In case you are not familiar with the trail, we set it up so it gets scarier as you go. This allows parents to monitor how much they want to expose their children to – when it gets to scary they can cut the walk short and get their kids to safety. You are looking at the early part of the trails here which are intended to produce less nightmares. We do not want the tears coming until later in the walk hehehehe.
I don’t know about these supposed “birders” and their affinity towards CATS!
We have tubs and tubs full of skeletons and bones. A lot of times someone else is in charge of putting them out and always cracks me up when I see the end products. Can’t remember if Ron or I put this one up – this scene cracks me up every time I see it.
Tried to give more of a full trail view in the post this year. Usually we have prop specific stage shots and it is hard to get the whole trail perspective. These shots show some of the progress as the build was taking place – there will be tons of props added before we finish.
Starting to come together. This shows the multiple paths that are used. This zombie area can be one of the scarier parts when it goes dark – as mentioned parents can opt to avoid this area and take another, less nightmare, path to the right.
Looks like I had a shot of that path as well – this is the third path to the right. There is actually another path to the far left that can be taken which Paul uses for most of his props. One thing we always struggle with is the lack of ambient lighting on the trails at night. The tree canopy is thick and being in the country when it goes dark – it goes completely black. Definitely a plus from a scary perspective, but we do not want our guests getting lost or worse, getting injured because they took a wrong turn into the streams or various drop offs in the valley. The lights produced by the props themselves help some. I also made new battery powered LED spotlights to shine on dangerous areas. It worked better this year – still need to work on other ideas.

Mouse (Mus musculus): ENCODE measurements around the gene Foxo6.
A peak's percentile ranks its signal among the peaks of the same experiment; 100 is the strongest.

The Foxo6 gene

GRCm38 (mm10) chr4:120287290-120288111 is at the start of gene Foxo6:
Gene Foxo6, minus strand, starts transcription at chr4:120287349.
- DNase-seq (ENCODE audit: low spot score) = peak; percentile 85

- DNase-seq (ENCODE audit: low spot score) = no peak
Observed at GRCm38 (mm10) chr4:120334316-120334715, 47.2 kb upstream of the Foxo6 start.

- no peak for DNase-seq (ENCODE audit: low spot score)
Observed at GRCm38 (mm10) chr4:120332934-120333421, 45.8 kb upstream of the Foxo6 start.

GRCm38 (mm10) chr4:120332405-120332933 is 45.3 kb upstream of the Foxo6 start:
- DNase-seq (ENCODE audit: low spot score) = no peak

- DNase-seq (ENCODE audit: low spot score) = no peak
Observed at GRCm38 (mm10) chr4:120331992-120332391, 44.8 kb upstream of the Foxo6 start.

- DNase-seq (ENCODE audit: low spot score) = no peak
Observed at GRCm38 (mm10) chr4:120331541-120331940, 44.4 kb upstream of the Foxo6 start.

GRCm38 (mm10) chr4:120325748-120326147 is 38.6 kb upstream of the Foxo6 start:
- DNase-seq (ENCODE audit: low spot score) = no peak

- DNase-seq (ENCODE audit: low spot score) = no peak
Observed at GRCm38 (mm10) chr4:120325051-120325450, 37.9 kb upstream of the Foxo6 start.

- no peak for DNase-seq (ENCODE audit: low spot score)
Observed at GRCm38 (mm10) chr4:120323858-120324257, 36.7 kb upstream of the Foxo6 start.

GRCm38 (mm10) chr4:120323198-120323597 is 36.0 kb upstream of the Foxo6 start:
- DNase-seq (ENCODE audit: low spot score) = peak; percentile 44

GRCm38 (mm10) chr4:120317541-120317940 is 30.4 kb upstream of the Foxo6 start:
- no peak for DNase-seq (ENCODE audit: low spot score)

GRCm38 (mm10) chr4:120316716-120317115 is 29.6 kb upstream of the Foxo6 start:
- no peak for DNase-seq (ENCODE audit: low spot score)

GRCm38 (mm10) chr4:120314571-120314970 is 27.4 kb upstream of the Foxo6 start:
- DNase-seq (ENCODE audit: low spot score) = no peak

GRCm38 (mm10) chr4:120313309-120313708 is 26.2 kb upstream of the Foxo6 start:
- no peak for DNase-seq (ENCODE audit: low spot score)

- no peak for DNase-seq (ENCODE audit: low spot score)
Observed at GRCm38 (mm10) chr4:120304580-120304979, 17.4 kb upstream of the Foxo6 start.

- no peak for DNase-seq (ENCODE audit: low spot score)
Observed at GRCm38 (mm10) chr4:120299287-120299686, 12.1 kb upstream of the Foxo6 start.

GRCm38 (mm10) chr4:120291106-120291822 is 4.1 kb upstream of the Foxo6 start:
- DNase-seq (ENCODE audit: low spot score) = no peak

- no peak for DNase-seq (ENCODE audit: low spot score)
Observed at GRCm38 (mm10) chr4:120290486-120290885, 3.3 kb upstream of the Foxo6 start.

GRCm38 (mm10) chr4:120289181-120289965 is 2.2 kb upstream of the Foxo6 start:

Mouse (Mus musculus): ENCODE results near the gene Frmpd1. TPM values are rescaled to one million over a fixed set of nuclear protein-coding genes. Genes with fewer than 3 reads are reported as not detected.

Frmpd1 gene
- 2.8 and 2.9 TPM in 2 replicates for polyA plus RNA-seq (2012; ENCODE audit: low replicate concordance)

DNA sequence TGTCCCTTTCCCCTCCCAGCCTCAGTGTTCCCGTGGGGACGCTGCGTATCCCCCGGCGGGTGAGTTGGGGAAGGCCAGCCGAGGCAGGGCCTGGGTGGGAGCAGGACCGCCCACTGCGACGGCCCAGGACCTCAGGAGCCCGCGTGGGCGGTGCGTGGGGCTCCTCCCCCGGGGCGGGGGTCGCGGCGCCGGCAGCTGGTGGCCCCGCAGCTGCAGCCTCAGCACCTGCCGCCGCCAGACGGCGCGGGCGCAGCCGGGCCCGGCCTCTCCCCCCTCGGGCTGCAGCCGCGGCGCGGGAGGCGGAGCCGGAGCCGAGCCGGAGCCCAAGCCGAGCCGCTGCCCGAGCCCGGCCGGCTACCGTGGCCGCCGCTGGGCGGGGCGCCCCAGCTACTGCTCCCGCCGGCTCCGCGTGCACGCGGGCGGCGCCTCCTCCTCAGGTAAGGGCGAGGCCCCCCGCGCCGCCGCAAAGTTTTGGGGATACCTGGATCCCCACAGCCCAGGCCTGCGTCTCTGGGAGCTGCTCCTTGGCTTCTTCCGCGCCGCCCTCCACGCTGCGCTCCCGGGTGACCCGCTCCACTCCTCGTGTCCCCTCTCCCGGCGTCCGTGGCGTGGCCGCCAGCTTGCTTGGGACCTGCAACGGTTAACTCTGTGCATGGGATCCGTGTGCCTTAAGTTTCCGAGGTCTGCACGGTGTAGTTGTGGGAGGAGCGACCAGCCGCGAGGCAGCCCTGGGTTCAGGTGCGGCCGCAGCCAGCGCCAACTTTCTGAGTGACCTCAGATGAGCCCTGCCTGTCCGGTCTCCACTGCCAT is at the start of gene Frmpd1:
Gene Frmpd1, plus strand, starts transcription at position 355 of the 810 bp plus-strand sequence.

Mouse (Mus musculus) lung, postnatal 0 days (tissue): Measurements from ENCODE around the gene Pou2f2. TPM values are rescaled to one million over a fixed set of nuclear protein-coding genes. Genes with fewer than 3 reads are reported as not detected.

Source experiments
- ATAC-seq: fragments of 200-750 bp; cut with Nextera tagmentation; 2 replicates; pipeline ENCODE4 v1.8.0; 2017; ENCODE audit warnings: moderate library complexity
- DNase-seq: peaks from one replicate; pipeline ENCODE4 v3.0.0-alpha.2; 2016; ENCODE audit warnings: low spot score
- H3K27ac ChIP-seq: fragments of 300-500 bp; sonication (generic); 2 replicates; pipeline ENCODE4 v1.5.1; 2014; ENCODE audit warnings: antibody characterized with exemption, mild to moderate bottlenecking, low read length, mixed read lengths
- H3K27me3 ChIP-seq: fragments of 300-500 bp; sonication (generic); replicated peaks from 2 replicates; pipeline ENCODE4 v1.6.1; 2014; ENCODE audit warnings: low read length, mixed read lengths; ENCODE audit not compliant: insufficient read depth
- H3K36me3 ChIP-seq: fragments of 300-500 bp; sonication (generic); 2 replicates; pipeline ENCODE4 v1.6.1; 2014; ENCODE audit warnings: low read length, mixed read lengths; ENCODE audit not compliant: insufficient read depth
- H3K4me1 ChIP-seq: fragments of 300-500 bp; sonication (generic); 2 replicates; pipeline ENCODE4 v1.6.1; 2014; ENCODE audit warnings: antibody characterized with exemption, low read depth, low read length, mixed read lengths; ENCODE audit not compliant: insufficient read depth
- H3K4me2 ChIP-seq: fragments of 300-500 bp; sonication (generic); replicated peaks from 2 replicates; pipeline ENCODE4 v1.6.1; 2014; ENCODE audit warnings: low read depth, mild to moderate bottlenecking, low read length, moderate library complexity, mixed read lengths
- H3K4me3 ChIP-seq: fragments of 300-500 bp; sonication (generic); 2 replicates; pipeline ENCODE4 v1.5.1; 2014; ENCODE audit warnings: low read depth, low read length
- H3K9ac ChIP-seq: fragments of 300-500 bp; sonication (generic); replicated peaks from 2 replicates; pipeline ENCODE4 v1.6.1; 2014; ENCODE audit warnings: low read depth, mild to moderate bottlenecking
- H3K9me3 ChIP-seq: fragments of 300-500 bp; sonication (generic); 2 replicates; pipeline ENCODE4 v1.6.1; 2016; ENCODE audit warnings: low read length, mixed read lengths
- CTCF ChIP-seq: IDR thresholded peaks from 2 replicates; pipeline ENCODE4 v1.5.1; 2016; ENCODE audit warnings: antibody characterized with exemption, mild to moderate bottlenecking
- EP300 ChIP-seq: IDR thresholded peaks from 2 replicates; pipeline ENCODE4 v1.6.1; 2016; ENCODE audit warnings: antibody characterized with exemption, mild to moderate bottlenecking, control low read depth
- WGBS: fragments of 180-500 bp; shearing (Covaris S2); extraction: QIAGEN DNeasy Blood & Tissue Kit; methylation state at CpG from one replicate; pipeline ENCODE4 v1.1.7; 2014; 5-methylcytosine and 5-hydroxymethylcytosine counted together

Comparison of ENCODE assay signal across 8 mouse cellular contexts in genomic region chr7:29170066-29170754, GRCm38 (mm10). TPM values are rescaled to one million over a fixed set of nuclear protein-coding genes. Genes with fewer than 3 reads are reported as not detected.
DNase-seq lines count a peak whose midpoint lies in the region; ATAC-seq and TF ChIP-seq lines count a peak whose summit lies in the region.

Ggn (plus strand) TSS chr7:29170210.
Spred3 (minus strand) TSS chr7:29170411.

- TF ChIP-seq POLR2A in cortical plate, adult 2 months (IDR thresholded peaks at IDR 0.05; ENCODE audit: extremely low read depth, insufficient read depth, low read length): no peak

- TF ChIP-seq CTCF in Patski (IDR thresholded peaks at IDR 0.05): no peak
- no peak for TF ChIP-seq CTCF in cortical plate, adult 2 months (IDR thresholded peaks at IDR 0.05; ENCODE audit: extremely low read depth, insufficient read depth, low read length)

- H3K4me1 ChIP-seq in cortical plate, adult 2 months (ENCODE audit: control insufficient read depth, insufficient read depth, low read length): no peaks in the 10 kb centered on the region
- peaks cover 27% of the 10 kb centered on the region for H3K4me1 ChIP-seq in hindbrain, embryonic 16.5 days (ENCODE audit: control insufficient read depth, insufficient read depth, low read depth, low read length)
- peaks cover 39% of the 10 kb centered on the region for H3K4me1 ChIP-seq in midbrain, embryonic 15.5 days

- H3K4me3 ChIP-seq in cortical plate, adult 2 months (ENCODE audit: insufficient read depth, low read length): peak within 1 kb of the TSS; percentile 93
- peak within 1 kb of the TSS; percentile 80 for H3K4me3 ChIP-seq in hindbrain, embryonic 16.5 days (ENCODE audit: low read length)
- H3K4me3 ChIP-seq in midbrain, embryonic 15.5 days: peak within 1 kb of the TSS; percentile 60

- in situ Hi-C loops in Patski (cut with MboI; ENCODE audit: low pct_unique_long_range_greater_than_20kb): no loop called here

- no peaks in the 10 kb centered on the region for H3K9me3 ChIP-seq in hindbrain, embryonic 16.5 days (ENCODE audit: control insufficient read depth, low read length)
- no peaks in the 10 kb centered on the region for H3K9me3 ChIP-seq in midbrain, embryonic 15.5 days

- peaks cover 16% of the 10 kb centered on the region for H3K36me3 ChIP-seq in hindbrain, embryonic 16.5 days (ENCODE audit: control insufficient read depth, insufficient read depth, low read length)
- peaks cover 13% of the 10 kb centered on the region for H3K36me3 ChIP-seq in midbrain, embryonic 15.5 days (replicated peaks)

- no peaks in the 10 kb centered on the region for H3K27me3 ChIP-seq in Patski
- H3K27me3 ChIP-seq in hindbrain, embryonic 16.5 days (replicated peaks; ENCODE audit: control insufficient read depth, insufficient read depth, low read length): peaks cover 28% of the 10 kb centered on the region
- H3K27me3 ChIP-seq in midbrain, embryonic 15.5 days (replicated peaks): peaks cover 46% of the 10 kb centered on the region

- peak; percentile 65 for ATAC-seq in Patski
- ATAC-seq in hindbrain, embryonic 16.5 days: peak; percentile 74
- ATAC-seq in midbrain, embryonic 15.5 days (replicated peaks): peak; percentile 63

This is only a small fraction of the overall build. Just wanted to give you a feel for what is involved. Getting all the props ready took a good solid 2+ weeks to get done. The trail staging, running all the electrical cords, placing all the caution tape and the actual building took over a week. We lucked out with some decent weather leading up to the party allowing for the extended build. The weather does become a factor during the party – more on that in the coming posts.
Stay tuned for the day walk through and the then the always popular night version.